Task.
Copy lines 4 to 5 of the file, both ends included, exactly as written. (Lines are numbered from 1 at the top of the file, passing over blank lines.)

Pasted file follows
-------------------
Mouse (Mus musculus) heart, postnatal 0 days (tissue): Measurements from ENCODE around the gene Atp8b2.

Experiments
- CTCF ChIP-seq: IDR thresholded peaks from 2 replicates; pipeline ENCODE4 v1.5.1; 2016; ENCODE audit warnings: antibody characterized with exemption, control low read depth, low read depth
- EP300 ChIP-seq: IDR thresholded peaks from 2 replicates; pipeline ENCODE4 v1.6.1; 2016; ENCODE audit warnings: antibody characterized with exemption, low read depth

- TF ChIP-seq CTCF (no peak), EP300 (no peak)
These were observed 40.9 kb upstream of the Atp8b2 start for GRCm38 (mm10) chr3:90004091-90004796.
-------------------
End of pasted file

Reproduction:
- EP300 ChIP-seq: IDR thresholded peaks from 2 replicates; pipeline ENCODE4 v1.6.1; 2016; ENCODE audit warnings: antibody characterized with exemption, low read depth

- TF ChIP-seq CTCF (no peak), EP300 (no peak)